How to Help Teens Cope with Moving
Most people think that moving is most difficult on little children. In reality though, it is usually harder when teens are involved. While kids do need a lot of explaining and soothing in order for them to understand, teens are a whole different story. In most cases, they do understand the reasons for the move. But the thing is, they don’t really care about those reasons or are too stubborn to let their personal issues go. In short, teens have their own minds set. It doesn’t help that they’re at a very emotional stage in their lives either.
It’s Doubly Hard for a Single Mother
Let me give you an example. Annie is a 15 year-old highschool student who had a handful of good friends. She wasn’t a trouble student in school nor was she an achiever. All in all, she was an only child but an overall good kid. One day, she heard her mom and dad fighting and overheard that they will be getting a divorce soon and that she and her mother would soon be moving out. Unable to grasp the situation, Annie locked herself up in her room crying. She refused to go to school for a week and went straight to her room after meals. When her mom did try to explain in rush, they only ended up screaming at each other. Basically, her mother who was also distraught by the situation just let Annie handle herself. After a while, the mother realized that Annie doesn’t grasp the entire situation and that she really needed to explain…
Eventually Annie found out that her dad was having an affair and that the other woman is pregnant. The mom told her about her heartaches, the lies, and all of the pain that her father has caused them through the years. The mother broke down crying and Annie then understood. They really did have to move. For her mother’s sake and for her own too. They both needed to heal and get away from the hurt.
Had the mother told her everything from the start then Annie wouldn’t have had to spend all that time feeling that she was being punished or tortured by the thought of moving. She actually felt guilty for adding to her mother’s worries.
Tips to Help Teens Cope:
If anything in the story above sounds familiar, then you definitely have to do things differently. To help you in dealing with your emotional teen, here are some things that you can try doing:
- The first thing you should do is to calmly and clearly explain what’s going on. Honesty is always the best policy and with teens, lying will only hurt them twice as hard. Do a heart-to-heart conversation with them.
- Don’t underestimate them, talk down to them or treat them like little children. This just sets them off more than anything. Teenagers want to feel like they’re being treated as adults and you have to indulge them so you can both talk rationally. And in a way, they do deserve truth and respect. They may be able to handle more than you think they can.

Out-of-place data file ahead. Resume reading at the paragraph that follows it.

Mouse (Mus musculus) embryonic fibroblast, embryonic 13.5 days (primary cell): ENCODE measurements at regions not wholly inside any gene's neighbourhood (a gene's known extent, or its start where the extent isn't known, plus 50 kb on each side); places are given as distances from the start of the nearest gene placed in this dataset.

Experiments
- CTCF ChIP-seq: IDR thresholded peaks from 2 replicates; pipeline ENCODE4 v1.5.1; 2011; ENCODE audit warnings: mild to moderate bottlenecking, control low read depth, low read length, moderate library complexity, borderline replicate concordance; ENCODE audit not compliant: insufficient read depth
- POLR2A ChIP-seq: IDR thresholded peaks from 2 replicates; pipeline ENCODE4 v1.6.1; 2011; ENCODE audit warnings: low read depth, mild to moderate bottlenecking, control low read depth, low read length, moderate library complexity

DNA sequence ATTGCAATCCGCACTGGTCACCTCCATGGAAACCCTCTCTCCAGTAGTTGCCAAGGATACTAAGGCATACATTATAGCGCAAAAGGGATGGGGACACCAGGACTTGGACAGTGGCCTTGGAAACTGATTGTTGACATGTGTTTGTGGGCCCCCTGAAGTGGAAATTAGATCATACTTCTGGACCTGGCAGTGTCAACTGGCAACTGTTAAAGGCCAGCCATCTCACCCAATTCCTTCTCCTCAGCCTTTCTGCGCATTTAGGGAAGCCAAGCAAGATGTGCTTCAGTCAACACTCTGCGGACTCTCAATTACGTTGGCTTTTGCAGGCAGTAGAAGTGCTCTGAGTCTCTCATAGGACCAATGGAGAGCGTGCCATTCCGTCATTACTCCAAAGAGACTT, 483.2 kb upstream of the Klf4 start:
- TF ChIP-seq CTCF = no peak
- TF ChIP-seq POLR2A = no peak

- If you’re still in the preparation stages, keep the teen involved in the decision-making. Bring them along when you’re apartment hunting or house hunting. Give them a say in some major decisions, or at least take time to hear them out. This way they will feel important and considered.
- If possible, let them choose which room they’re going to get. Otherwise, make the prospect of a new room exciting. Tell your teen that he or she can decide however they want to decorate it. This will make the whole idea exciting and interesting for them.
- Ask them to do research for you. Let them help you out with researching the new city or town. That way, they can discover for themselves, how great your new home will be. This will also make them feel like you’re relying on them for the important information. You can ask them to find good restaurants, malls, or parks in the area. This can be a good way for them to see that it’s not going to be so bad after all. Getting to know your new place will also boost their confidence and crush their fears.
- Buy them an address book or scrapbook. This is where their friends, teachers and other connections can write down their mobile numbers, email addresses and other contact details. This way, they won’t feel like you’re cutting them away from their past life.
- Ask your teen how he or she would like to say goodbye to their friends. Would they like a party or weekend get-together? Or would they prefer a simple dinner over pizza and movies? Let them decide and give them the opportunity to properly say their goodbyes.
- Convince them that with today’s technology there really are no goodbyes. Facebook, Twitter, Instagram, Skype, Viber, iMessage, and numerous other website or apps are there at their disposal. Let them know that their friends will always be just a chat or message away.
Going back to the story above, Annie and her mom eventually became a strong tandem. They helped each other in preparing for the move and they gave each other the support that they both needed.
What’s important is that your teen feels that you are aware of their feelings too. Let them know that they are as much a part of this as you are. And above all else, just be patient. Your teen may lash out initially, but after some time, and a lot of sincere conversations, they will accept things eventually.